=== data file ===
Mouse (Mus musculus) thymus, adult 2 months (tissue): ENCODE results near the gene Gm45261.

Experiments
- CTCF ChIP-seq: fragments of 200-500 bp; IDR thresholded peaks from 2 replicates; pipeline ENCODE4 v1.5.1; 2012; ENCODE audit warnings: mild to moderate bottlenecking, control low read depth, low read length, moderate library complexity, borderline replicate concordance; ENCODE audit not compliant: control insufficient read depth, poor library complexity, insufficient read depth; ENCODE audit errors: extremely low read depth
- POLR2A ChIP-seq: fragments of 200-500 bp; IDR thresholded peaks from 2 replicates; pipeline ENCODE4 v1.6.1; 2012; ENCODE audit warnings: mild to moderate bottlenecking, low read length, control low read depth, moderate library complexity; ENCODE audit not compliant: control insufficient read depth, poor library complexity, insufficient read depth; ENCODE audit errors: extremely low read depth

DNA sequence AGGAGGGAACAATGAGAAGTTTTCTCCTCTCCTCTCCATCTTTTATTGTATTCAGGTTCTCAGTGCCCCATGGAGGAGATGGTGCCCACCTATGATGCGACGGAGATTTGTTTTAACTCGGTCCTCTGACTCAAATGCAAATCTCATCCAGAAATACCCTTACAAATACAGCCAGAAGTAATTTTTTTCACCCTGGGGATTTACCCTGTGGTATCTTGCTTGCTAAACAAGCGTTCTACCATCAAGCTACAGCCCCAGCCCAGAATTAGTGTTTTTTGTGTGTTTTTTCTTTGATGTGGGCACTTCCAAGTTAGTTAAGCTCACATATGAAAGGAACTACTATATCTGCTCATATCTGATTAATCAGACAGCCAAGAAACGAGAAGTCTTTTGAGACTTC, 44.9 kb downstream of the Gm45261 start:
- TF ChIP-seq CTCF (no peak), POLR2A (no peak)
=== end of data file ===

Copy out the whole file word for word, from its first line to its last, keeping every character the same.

Mouse (Mus musculus) thymus, adult 2 months (tissue): ENCODE results near the gene Gm45261.

Experiments
- CTCF ChIP-seq: fragments of 200-500 bp; IDR thresholded peaks from 2 replicates; pipeline ENCODE4 v1.5.1; 2012; ENCODE audit warnings: mild to moderate bottlenecking, control low read depth, low read length, moderate library complexity, borderline replicate concordance; ENCODE audit not compliant: control insufficient read depth, poor library complexity, insufficient read depth; ENCODE audit errors: extremely low read depth
- POLR2A ChIP-seq: fragments of 200-500 bp; IDR thresholded peaks from 2 replicates; pipeline ENCODE4 v1.6.1; 2012; ENCODE audit warnings: mild to moderate bottlenecking, low read length, control low read depth, moderate library complexity; ENCODE audit not compliant: control insufficient read depth, poor library complexity, insufficient read depth; ENCODE audit errors: extremely low read depth

DNA sequence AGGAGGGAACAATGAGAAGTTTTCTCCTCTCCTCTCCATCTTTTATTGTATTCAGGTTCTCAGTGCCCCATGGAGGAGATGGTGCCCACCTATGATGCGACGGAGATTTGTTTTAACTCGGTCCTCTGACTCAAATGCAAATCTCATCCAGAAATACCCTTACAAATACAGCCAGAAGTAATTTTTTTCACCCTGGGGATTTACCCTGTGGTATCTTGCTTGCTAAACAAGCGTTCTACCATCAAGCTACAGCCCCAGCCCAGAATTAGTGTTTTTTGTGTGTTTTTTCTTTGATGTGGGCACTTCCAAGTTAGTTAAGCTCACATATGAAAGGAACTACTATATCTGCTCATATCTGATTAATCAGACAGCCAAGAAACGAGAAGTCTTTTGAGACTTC, 44.9 kb downstream of the Gm45261 start:
- TF ChIP-seq CTCF (no peak), POLR2A (no peak)